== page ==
What is that … pretty bug? (part 2) 

2
Waddells

On January 22nd the Millstone News ran our article about pretty bugs … bugs that are really beetles.  In this piece we want to talk a little about some other pretty bugs at the cottage but these will be true bugs, scientifically known as hemiptera.  Most hemiptera feed on plants, using their sucking and piercing mouthparts to extract plant sap. Some, however, are parasitic while others are predators that feed on other insects or small invertebrates.

Arguably the best known hemiptera at the cottage is the cicada.  The dog-day cicada is an insect which usually we hear rather than see.  The high-pitched buzz emitted by the cicada announces summer and is often associated with the hot dog-days of summer.  To this day, when Bruce’s mother hears a cicada she says it must be hot out.  To her, cicadas buzz or sing only on hot days.  In fact, the hot days coincide with the cicadas’ courting ritual in August.  Sometimes it sounds as though we have a veritable orchestra buzzing from the pines. The cicada is a large bug, measuring 30 millimetres in length, and not particularly pretty we will admit, but it is certainly distinctive, warranting first place in an article about true bugs at our cottage.

A truly pretty true bug is the candy-stripe leafhopper, shown here on our precious basil plant at the cottage.  Before encouraging it to relocate to an indigenous plant, we ran for our cameras and took pictures.  As often is the case with insects, we did not immediately know what was, but John Acorn soon solved our quandary.  The candy-stripe is a tiny bug at only 8 millimetres in length.  Being so small, one might think it could not do too much damage to our basil; nevertheless we shooed it away, rather than exterminated it.

Several species of stink bugs are common at the cottage.  Whichever types we have are well-camouflaged when resting on a plant, but they show up clearly when they find themselves on the deck or inside the porch.  Stink bugs come in a variety of species and colours.  They are broad, shield-shaped bugs, and if you swat or step on one, well … it stinks.  This is one way it deters predators.  The green one below is the green stink bug and the brown one is called the rough stink bug.  Generally our forest looks pretty healthy, so we do not bother with them.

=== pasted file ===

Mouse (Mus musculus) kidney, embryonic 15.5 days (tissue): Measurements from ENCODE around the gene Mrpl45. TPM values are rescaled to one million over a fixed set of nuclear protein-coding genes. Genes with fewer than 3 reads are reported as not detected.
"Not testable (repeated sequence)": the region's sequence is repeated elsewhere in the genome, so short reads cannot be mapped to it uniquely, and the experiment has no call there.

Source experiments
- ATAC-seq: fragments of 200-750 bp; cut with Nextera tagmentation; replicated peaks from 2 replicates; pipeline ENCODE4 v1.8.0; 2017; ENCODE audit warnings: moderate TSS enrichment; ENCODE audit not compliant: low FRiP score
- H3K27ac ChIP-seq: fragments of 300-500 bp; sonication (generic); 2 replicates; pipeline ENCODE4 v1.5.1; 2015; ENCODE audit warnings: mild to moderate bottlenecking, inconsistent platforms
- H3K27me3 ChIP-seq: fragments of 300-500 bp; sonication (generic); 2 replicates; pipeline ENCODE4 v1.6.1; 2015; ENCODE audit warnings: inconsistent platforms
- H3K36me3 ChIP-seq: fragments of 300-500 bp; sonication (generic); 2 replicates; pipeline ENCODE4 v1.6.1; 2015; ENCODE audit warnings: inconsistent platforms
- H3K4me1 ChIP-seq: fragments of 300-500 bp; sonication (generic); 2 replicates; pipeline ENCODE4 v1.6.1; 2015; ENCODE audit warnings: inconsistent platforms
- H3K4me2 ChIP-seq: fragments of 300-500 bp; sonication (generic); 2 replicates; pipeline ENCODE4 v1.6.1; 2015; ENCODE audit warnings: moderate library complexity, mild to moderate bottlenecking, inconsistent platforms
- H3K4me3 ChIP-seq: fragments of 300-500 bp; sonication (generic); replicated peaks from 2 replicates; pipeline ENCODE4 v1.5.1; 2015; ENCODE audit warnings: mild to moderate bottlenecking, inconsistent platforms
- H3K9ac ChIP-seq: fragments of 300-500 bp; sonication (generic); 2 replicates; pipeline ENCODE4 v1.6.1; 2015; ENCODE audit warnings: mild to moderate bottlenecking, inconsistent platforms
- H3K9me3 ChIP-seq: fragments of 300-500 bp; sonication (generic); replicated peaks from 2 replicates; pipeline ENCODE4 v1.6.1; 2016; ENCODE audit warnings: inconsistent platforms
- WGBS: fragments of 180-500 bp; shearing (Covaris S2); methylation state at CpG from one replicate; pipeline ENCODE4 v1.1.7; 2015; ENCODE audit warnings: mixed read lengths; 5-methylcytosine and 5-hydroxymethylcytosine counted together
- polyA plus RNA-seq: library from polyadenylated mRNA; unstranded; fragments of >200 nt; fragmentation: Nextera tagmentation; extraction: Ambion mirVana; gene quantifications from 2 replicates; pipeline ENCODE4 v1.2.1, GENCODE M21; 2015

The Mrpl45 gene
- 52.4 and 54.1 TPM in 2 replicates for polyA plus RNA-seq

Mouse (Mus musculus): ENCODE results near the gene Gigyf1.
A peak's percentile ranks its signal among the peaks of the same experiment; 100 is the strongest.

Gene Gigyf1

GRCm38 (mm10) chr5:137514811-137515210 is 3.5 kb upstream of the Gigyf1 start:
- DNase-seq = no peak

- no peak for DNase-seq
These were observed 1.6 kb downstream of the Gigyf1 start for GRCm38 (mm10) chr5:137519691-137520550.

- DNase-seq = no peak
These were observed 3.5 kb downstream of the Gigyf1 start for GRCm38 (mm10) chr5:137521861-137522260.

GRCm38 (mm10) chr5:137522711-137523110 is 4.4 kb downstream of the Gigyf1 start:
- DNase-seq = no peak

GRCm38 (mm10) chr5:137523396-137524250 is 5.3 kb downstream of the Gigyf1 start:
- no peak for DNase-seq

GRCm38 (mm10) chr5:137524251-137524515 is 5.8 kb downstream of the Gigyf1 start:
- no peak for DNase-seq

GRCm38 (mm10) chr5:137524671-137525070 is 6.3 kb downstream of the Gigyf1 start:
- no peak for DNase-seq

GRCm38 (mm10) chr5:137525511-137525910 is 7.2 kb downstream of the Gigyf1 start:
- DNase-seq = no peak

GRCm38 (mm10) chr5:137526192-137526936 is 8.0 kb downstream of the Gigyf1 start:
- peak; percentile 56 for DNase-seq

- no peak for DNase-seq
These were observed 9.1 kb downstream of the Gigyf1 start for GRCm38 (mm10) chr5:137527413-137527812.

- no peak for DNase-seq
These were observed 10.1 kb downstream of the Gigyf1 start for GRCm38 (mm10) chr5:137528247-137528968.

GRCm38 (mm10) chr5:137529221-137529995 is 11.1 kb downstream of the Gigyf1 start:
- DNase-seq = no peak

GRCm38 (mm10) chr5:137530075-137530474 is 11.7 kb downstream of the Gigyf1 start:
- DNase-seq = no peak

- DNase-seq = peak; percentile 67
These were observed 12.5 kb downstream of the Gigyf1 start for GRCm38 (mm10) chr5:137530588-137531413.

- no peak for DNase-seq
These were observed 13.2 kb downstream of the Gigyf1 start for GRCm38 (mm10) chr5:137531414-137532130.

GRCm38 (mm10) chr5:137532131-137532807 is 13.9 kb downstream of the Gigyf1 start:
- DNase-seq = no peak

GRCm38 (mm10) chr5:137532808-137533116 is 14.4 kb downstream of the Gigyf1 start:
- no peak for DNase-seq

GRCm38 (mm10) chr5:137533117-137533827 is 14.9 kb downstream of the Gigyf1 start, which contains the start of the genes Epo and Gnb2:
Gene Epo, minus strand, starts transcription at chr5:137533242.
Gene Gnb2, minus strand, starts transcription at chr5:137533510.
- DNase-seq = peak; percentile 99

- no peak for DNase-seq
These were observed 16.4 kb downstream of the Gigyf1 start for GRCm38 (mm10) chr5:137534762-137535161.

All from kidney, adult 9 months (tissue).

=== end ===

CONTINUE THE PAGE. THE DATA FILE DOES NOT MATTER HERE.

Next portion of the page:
A number of sub-species of assassin bugs live in Ontario.  One, Zelus luridus, lives at our cottage at White Lake, where it is known commonly as the pale green assassin bug.  A pretty bug, it is also a welcome bug as it preys on other insects. It will often wait on leaves to ambush passing insects.  Both nymphs and adults are predaceous and feed on all life stages of some aphids and leafhoppers.  Although most assassin bugs are slow-moving and not aggressive, they may use their proboscis in self-defence if handled carelessly, so we sit back with respect and take their photographs.

The western conifer seed bug has been, according to bugguide.net, spreading eastward since the 1950s, and now is common throughout southern Ontario.  It lives in conifer forests like those at White Lake.  Adults may wander indoors late in the season looking for shelter to spend the winter.  They live on the sap of green cones and sometimes the needles of pines, hemlock, and spruce.  Western conifer seed bugs are unable to bite or sting or infect people or pets, damage property, or even reproduce indoors.  Again, we are not bothered by them, and we enjoy admiring their lovely colours.

Observations about pretty bugs or hemiptera are our own; however, for the technical aspects we have relied on John Acorn’s Bugs of Ontario; bugguide.net; and, the Ontario Ministry of Agriculture.